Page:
Monday, August 16, 2010
The Dangers of Unrealistic Wallet Image
Every once in a while, I come across a blog post that suddenly crystallizes something I've always known but never consciously realized. This week, it was this post by Sasha Pasulka, drawing the analogy between the issues some women have with body image with the issues men have with wallet image:
"I know how it feels to walk into a room and feel like I’m the least attractive woman in it, to glance around and feel that all the other women are more beautiful -- skinnier, longer hair, perkier breasts, fuller lips, better skin -- to feel invisible and frightened and worthless in comparison, like everything else I’ve done and been in my life is meaningless because my thighs actually touch each other. But for every photo of a stunning, size-zero woman that runs on the cover of a magazine, a thousand articles are written about the physical expectations we have for women and what it does to their psyche. When I feel like I don’t measure up to a certain standard, I’m surrounded by media voices screaming at me: "She's airbrushed! She’s had plastic surgery! She had a team of twenty hair and makeup professionals! You have a million other wonderful qualities, and it’s a waste of your time to obsess on your appearance." We don’t do this for men. When Forbes runs a cover featuring a business tycoon, and inside he talks about his company’s success and his 22-year-old supermodel girlfriend and his eight homes in Europe, no one rushes to a laptop to bang out a piece about the pressure we put on men to make ridiculous sums of money, the pressure to provide generously for spouses and children that comes along with the male "privilege" of historically being a family’s sole wage-earner. No one’s screaming at men that they’re about as likely to start the next Facebook as I am to wake up tomorrow a dead ringer for Penelope Cruz. And I think that matters, and I think it's worth saying again: We put a lot of pressure on men to build empires and to get rich doing it. And men process this deeply, and it can be as insidious as a young woman's obsession with being thin. And we don’t talk about it."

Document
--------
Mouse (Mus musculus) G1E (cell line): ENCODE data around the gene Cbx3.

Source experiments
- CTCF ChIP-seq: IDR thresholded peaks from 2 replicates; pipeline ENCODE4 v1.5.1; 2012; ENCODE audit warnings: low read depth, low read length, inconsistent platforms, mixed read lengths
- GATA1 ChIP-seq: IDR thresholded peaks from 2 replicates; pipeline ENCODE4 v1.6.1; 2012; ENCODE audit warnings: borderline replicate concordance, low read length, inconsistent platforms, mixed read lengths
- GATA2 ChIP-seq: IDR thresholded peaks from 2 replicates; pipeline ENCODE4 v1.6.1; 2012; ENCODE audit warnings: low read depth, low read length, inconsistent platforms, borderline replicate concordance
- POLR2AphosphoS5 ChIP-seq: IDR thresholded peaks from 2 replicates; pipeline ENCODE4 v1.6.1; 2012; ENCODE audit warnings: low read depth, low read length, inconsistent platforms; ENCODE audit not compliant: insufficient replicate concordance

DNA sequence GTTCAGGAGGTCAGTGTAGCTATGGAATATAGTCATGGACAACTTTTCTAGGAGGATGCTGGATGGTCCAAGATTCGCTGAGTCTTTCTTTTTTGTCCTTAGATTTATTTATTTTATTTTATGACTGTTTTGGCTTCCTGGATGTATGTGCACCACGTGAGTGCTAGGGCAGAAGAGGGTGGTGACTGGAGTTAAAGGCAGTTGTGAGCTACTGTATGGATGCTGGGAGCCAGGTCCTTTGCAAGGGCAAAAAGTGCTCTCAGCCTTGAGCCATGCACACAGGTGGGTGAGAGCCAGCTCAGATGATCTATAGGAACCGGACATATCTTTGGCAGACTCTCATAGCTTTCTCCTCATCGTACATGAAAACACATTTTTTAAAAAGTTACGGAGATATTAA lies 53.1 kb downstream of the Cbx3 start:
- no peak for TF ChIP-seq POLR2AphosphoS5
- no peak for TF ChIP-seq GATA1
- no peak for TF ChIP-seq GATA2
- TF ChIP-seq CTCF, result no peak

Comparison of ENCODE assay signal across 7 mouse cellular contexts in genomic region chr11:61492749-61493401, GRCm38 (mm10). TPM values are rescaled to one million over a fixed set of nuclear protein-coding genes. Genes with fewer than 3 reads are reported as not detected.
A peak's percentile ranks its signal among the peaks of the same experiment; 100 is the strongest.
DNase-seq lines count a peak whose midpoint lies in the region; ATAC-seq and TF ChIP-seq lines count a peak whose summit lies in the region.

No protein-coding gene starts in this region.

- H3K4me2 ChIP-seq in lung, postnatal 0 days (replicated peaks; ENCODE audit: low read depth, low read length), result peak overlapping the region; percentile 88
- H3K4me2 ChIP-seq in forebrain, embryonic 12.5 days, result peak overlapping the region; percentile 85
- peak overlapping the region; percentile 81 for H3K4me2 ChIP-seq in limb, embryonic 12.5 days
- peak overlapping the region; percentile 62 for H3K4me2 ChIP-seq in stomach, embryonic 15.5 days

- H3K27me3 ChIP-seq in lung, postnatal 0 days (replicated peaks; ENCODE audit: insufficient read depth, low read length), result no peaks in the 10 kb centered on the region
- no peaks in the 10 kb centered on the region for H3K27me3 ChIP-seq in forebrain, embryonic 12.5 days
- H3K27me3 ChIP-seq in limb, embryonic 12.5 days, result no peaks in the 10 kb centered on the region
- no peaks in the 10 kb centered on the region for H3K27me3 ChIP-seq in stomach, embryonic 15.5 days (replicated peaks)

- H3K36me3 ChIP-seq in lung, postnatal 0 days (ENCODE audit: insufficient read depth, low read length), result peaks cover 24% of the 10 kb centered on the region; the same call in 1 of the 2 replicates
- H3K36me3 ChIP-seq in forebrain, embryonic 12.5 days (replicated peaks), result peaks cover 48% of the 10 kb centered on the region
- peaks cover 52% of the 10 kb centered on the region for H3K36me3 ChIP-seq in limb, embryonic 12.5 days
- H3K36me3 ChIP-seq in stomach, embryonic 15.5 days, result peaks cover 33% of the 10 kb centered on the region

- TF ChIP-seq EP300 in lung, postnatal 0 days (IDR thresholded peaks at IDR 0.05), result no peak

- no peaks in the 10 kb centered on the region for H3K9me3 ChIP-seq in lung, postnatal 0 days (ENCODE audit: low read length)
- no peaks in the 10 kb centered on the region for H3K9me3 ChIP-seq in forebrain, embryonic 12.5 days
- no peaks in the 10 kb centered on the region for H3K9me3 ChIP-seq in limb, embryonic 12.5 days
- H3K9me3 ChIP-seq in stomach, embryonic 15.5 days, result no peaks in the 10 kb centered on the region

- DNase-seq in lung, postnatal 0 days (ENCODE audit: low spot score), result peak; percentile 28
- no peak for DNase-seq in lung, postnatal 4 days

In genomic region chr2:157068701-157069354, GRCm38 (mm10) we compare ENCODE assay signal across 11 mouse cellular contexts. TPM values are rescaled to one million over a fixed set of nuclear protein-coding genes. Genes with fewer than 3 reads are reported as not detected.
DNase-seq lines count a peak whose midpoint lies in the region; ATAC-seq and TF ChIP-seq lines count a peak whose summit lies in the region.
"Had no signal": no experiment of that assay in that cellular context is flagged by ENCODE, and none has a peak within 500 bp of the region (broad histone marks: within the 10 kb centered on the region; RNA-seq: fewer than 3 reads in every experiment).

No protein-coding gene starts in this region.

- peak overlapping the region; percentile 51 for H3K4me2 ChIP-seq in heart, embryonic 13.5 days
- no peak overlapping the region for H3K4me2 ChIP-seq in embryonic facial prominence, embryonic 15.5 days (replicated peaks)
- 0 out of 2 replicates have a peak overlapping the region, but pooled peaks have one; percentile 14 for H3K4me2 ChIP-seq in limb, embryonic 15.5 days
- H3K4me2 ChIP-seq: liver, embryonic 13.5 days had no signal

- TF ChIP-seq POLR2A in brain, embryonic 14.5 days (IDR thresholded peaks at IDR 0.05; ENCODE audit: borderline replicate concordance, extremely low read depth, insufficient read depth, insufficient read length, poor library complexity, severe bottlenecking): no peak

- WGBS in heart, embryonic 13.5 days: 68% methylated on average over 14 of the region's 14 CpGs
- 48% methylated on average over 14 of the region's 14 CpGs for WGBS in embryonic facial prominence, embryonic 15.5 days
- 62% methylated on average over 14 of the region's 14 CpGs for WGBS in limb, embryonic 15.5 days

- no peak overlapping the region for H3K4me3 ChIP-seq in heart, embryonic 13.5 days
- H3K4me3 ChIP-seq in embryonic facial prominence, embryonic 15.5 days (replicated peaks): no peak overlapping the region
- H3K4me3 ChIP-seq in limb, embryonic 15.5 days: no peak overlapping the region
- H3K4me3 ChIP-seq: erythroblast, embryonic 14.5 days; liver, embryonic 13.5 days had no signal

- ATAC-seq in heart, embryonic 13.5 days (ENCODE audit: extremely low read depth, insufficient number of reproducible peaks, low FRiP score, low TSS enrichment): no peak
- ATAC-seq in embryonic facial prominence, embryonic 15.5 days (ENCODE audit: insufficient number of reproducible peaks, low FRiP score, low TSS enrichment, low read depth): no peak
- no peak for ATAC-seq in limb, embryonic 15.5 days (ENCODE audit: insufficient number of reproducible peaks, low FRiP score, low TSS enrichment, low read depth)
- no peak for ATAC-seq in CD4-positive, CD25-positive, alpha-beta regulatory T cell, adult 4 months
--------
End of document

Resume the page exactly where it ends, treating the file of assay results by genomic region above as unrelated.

I first noticed this when I was at business school. My classmates and I would eagerly read the latest Forbes or Fortune, and devour the puff pieces on entrepreneurs like Jeff Bezos and Michael Dell. I was talking with one of my friends (very successful, of course) who lamented that he felt like he was falling behind--at age 28, he still hadn't founded a major company or made a billion dollars.
I felt compelled to point out that the chances of becoming a billionaire were pretty darn slim. In fact, when I wrote my post "MBA vs. NBA" back in 2001, there were only 298 billionaires, in comparison to 384 NBA players:
"Entrepreneurs often beat themselves up for their lack of "success." Sometimes they're right to do it. But often, it's because they're comparing themselves against an unrealistic competitive set. For example, a budding retailer might compare herself to Jeff Bezos (or maybe not, given the current market!). A hardware entrepreneur might look at Michael Dell, and a budding software mogul might look at Bill Gates, or, god forbid, Larry Ellison (though if you feel inadequate because you don't a) own a Russian fighter jet, b) race in dangerous sailing competitions, or c) hire an endless stream of attractive young assistants, you've got bigger problems). The problem is, these success stories are six-sigma events--way outside the standard deviation. According to Forbes, there are 298 billionaires in the US (probably less by now--editor's note). In contrast, there are 384 players in the NBA. Let us consider the NBA, the world's most glamorous sports league. I've seen commentators cluck cluck about how terrible it is that thousands of underprivileged African American boys dream about making it to the NBA. It's like a lottery, they say, only the tiniest fraction succeed. How reasonable is it then, for the millions of entrepreneurs and dreamers who someday want to be billionaires to compare themselves to the mere 298 billionaires?"
Yet Sasha's post reframed the problem for me in a fresh and pointed way. What we're really talking about here, in its extreme form, is Wealth Anorexia--a disease of distorted self-image that causes even the wildly successful to pursue their obsession beyond a reasonable point.
And to Sasha's point, unlike the traditional form of anorexia, the plight of ambitious men doesn't receive Movie-of-the-Week treatment or its own PSAs. We don't have a Dove Beauty campaign to show what real men's finances look like (though perhaps we should--the closest thing is my pal Ramit's Money Diaries, and even there, the only two male diarists focus on showing how well they're doing, rather than confessing their financial sins--in marked contrast to the far more numerous female diarists).
Wealth anorexia is a problem for men. And until we come to look upon the business press puff pieces as the male equivalent of airbrushed cover models and breathless Cosmo profiles of celebrity bodies (Steve Jobs = Angelina Jolie; Mark Zuckerberg = Scarlett Johansson; who's Paris Hilton?), the problem will only get worse.